A Closer Look at Three Breast Cancer Myths
With so much information out there about breast cancer, sometimes it's difficult to separate myth from reality. But without a realistic picture of the disease, you may not recognize whether you're at risk so that you can take steps to protect yourself.
At UAMS, we understand that the overload of information can be confusing, so here are three common beliefs about the disease followed by what you really need to know:
Myth: A family history of breast cancer is the number one risk factor for the disease.
Reality: If a close relative had breast cancer, then you have a higher risk of developing it, according to the National Cancer Institute (NCI). But about 90 percent of women with breast cancer have no known family history of the disease. Just being a woman puts you at risk, but growing older has the biggest effect on how likely you are to develop the disease. A majority of cases of women with breast cancer are older than age 50 when they're diagnosed.
Myth: Breast cancer is the number one cause of death in women.
Reality: Although breast cancer may be near the top of the list, it isn't in the lead. Recent statistics from the Centers for Disease Control and Prevention show that around 27% of women die from heart disease than from any type of cancer, including that of the breast. But breast cancer is still a serious health threat. It's ranked second, behind lung cancer, and claims the lives of about 40,000 women a year.
Myth: Doing a breast self-exam every month is the best way to detect a lump.
Reality: You may be more likely to notice a new lump or other changes if you're familiar with how your breasts normally feel. But a mammogram is the best way to detect breast cancer, the NCI says. A mammogram can detect a tumor well before you'd be able to feel it with your fingers. The earlier that breast cancer is detected, the more effective treatment is likely to be.
To learn more, please visit the online UAMS Health Library. We have articles covering nearly every medical topic, including:
The UAMS Winthrop P. Rockefeller Cancer Institute Breast Center has some of the most advanced technology available in the country and offers all forms of breast imaging. If you do receive a diagnosis of breast cancer, the experts at UAMS offer hope to you. Evaluations and surgical procedures are carefully coordinated with medical and radiation oncologists throughout the state to provide total cancer care. We offer complete tumor care and advanced surgical techniques for breast cancer treatment.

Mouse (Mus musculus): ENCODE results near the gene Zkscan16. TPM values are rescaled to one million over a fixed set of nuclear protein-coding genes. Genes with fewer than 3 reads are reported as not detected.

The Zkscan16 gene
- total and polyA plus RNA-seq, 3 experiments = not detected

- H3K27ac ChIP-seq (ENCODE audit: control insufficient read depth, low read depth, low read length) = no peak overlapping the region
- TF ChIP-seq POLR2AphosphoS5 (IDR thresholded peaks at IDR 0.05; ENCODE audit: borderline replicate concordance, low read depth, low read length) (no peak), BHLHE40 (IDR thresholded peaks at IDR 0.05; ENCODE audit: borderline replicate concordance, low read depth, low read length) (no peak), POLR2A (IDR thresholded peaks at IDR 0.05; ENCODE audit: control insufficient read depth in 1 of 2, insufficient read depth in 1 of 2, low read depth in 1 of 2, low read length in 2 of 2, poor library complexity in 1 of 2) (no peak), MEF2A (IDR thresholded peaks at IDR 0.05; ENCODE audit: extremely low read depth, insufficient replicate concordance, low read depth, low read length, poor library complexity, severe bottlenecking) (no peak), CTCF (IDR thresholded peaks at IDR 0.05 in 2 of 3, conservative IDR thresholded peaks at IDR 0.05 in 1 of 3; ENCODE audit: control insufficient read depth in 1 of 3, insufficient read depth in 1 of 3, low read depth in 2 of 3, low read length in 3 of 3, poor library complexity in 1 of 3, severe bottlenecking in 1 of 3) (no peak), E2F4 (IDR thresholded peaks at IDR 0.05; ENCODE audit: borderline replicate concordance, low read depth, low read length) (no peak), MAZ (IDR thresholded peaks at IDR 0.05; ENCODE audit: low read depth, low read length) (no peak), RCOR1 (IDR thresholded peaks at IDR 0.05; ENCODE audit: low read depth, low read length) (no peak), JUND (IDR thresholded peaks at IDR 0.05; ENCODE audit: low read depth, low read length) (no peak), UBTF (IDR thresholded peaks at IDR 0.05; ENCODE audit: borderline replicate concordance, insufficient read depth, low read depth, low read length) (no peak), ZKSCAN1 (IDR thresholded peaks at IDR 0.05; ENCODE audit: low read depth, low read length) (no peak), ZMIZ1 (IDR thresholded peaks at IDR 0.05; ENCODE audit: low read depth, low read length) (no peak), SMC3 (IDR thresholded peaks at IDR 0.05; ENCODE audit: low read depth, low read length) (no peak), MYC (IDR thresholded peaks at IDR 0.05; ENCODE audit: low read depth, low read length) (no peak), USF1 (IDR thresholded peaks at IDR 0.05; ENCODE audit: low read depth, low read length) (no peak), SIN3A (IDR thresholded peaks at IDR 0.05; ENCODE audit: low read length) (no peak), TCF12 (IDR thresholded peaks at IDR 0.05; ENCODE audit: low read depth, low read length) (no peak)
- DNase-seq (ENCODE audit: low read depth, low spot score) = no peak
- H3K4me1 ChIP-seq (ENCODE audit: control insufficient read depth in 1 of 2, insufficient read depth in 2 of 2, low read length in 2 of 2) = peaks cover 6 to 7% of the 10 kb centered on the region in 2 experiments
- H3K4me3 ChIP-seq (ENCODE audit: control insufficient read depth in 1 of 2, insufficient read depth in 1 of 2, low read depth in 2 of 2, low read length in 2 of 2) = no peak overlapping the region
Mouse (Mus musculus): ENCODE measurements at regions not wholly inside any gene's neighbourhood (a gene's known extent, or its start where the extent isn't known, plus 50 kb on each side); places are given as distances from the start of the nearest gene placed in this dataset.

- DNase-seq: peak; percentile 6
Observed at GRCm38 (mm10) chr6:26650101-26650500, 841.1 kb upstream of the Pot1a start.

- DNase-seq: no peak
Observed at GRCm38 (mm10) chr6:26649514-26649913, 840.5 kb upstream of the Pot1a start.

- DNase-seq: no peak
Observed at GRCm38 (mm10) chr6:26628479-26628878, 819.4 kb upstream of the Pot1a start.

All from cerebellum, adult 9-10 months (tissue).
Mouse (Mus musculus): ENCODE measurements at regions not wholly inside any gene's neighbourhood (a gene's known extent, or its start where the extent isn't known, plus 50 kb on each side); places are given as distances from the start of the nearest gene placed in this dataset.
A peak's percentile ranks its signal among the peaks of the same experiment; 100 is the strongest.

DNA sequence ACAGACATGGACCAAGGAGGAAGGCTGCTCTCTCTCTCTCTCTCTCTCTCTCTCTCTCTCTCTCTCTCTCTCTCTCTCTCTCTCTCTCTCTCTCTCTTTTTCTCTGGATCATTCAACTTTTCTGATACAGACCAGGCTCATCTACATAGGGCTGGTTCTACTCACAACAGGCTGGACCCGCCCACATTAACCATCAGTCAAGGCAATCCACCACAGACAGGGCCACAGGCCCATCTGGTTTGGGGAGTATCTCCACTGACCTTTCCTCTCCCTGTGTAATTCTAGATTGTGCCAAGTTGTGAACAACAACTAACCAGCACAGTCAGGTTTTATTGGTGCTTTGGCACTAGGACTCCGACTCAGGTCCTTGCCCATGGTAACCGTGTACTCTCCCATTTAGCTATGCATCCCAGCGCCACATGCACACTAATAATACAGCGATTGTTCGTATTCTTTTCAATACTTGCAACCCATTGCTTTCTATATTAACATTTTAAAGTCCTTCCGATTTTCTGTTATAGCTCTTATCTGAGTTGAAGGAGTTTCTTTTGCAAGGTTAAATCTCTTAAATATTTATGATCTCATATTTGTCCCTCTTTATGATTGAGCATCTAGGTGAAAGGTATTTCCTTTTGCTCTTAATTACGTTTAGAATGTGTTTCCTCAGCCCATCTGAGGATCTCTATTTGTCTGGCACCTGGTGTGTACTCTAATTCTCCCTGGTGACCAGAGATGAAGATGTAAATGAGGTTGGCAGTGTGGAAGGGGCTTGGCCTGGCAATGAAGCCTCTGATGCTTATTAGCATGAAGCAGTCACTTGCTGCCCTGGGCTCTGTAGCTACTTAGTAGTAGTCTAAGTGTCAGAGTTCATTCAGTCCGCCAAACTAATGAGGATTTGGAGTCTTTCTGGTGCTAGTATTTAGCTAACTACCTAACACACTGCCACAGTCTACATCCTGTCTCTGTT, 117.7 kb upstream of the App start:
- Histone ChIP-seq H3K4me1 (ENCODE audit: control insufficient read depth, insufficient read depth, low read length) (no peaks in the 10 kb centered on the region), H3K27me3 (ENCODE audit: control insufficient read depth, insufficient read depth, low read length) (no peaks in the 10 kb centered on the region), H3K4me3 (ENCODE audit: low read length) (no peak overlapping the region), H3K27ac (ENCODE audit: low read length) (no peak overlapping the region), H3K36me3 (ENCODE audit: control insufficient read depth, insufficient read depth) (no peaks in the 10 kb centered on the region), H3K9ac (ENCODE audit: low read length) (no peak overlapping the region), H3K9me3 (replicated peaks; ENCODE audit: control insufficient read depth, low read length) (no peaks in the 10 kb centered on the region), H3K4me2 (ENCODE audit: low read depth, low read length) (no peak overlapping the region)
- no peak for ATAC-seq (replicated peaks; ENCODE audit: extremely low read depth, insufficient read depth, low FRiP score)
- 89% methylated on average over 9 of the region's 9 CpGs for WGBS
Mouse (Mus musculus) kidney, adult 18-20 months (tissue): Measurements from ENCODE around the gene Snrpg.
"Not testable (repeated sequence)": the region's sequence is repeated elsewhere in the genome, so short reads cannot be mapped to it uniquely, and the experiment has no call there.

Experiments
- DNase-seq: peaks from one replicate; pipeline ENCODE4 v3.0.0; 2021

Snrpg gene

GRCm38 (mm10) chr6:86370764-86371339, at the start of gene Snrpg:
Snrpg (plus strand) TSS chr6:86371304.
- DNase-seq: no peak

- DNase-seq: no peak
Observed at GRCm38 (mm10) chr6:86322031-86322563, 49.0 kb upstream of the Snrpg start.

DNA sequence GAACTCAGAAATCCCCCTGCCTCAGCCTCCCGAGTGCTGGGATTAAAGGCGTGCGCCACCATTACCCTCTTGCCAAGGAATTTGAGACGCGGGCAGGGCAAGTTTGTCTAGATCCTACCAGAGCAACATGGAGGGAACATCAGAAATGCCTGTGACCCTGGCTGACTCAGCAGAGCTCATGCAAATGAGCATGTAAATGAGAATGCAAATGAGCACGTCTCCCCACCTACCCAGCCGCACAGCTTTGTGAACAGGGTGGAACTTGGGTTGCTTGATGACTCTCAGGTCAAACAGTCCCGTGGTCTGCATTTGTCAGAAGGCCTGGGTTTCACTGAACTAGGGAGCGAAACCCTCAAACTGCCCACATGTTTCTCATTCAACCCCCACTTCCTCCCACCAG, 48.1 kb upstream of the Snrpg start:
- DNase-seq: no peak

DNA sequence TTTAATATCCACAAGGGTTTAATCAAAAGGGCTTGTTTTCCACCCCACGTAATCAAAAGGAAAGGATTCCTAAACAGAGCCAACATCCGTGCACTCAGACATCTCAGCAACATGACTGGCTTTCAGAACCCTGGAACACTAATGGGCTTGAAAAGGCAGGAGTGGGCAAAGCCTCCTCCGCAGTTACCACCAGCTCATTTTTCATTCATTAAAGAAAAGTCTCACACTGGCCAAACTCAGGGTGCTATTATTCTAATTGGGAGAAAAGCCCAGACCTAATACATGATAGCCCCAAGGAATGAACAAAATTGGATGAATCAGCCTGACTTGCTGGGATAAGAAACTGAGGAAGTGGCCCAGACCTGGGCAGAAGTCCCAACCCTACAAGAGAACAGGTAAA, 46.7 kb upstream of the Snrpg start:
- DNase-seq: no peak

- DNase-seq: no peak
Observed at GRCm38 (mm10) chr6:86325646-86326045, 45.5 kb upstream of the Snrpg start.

Susan G. Komen Arkansas Race for the Cure
Did you know that Arkansas has one of the largest Komen Race for the Cure runs in the country?
After the race in Little Rock Saturday, October 17, Dr. Suzanne Klimberg, Director of Breast Surgical Oncology at UAMS, will be speaking at the Junior League of Little Rock's 6th K Cafe. Join the fun and learn more about breast cancer from Dr. Klimberg.
Spit for the Cure Research Study
At UAMS, we believe research is the key to winning the battle against breast cancer. You can help by participating in our Spit for the Cure Breast Cancer Cohort research study conducted at the Fay W. Boozman College of Public Health and Winthrop P. Rockefeller Cancer Institute.
It has become clear that an individual’s genetic profile combined with their environmental exposures will decide, to a large degree, that individual's risk of developing breast cancer.
We invite women throughout the state of Arkansas to become part of this representative group for breast cancer research. Participants must be at least 18 years old and will be asked to answer a short questionnaire and provide a saliva sample (for DNA extraction).
DNA samples and answers from the questionnaire will be used to create a "bank" of information for future studies. Each participant's personal identification will be protected through the use of a unique ID. Researchers will access the samples and data to address specific questions related to the factors affecting breast cancer risk and treatment. Because a unique ID is used, researchers will not have access to information that could identify you as a person.
If you are interested in helping us to further breast cancer research in Arkansas by participating in Spit for the Cure, please contact Shana Fetters by e-mail at FettersShanaM@uams.edu or by calling 501-296-1131.
In This Issue:
Choosing a Safe Halloween Costume
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H1N1 and Seasonal Flu Information
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Healthy Recipe: Black Bean Chili
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Nutrition and Cancer Quiz
Breast Cancer Risk Factors Wizard
Links of Interest
UAMS Women's Health
UAMS Medical Services
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